Swedish island likely to reject renting space to Russia
Officials on Gotland, Sweden's militarily strategic island in the Baltic Sea, said yesterday they will likely turn down a Russian request to rent harbour space after the government warned it could harm the country's defence and political interests.
"Following the information we got from the government, we very likely will say 'no'," Tommy Gardell, head of the island council's technical board, said. "We will align with the government."
Gotland officials were expected to decide today whether to rent space in the ports of Slite and Karlshamn to Russia's energy giant Gazprom, which wants to store pipes there for the Nord Stream 2 undersea natural gas pipeline, which will run from Russia to Germany.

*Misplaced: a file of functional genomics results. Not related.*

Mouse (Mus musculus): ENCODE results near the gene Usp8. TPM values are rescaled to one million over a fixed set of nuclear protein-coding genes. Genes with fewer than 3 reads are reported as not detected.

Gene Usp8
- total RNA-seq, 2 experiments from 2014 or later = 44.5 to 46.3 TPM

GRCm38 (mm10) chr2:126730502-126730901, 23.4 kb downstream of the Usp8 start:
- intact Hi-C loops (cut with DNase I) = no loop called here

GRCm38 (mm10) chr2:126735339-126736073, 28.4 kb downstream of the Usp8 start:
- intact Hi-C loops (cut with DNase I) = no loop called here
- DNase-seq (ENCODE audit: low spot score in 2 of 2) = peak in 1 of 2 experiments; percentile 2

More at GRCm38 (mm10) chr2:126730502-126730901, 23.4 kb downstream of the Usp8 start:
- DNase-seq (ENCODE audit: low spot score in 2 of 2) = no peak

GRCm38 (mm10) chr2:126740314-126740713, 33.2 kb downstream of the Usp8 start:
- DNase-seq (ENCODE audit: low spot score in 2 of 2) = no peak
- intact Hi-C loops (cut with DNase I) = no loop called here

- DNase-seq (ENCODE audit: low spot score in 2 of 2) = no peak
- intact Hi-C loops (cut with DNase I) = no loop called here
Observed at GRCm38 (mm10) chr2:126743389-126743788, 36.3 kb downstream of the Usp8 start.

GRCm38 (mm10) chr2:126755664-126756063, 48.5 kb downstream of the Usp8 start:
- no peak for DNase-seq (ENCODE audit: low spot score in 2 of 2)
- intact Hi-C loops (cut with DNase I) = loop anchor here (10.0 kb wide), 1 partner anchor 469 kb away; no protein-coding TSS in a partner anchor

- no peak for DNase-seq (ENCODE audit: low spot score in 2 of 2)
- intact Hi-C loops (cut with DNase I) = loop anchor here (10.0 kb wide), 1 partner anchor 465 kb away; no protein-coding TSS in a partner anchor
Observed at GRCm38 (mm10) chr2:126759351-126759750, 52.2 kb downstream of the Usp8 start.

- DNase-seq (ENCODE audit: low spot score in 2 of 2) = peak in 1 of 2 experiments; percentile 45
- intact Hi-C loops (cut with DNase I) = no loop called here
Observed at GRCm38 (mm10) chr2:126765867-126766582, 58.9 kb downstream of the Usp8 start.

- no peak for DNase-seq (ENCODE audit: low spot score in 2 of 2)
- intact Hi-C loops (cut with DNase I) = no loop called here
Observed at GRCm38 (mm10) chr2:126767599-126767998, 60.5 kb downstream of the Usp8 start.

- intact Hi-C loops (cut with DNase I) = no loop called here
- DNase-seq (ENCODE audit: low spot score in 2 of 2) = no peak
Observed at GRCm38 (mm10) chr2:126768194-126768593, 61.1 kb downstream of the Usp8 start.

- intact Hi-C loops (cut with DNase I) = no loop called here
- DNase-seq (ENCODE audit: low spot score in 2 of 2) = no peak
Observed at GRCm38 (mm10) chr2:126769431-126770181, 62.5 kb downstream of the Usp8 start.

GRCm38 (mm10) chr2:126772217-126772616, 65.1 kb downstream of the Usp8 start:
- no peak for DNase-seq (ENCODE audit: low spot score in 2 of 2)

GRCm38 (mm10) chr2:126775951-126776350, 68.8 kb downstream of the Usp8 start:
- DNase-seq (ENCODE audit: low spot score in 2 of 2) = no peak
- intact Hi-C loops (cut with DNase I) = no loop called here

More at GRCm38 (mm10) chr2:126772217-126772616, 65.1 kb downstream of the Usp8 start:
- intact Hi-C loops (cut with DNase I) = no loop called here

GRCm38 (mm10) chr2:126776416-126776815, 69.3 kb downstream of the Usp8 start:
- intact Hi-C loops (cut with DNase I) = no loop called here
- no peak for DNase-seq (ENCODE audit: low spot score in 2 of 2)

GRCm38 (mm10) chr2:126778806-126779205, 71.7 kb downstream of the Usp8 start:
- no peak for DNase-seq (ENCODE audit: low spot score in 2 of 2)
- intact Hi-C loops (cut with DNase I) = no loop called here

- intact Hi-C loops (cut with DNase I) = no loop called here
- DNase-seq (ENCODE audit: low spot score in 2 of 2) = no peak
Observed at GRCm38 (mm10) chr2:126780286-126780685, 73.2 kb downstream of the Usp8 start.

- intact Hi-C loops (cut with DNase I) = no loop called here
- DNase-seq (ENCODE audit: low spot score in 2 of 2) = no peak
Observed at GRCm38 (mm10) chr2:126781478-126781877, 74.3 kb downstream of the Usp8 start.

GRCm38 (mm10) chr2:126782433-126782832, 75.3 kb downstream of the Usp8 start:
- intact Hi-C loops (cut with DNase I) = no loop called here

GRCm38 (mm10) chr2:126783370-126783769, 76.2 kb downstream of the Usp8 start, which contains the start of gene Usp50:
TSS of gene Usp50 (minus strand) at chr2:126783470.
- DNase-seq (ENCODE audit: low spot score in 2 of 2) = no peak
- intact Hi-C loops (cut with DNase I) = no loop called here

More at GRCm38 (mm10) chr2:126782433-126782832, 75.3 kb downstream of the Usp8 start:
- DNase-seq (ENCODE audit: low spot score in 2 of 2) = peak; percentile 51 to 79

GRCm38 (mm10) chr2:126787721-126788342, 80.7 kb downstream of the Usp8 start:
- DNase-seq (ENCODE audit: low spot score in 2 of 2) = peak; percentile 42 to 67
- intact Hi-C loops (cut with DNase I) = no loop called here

Gazprom and the European Union, which imports a third of its natural gas from Russia, agreed last year on a pipeline to run parallel to an existing twin pipeline, Nord Stream 1. Recently, however, there has been growing opposition to the project amid hesitancy to make Europe more dependent on Russian energy.
Defence Minister Peter Hultqvist said renting out harbour space on Gotland considered of strategic importance for military control of the Baltic Sea would "negatively affect Sweden's defence and political interests". He did not elaborate, citing security reasons.
Tensions in the region have grown between Baltic NATO members and Moscow, including reports of airspace violations by Russian military aircraft.